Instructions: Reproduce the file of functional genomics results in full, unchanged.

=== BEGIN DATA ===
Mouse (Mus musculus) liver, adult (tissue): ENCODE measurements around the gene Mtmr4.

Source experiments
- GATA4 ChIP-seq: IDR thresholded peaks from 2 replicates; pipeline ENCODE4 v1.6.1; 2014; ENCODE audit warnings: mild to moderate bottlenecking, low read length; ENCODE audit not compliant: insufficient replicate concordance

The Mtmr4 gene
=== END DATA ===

Mouse (Mus musculus) liver, adult (tissue): ENCODE measurements around the gene Mtmr4.

Source experiments
- GATA4 ChIP-seq: IDR thresholded peaks from 2 replicates; pipeline ENCODE4 v1.6.1; 2014; ENCODE audit warnings: mild to moderate bottlenecking, low read length; ENCODE audit not compliant: insufficient replicate concordance

The Mtmr4 gene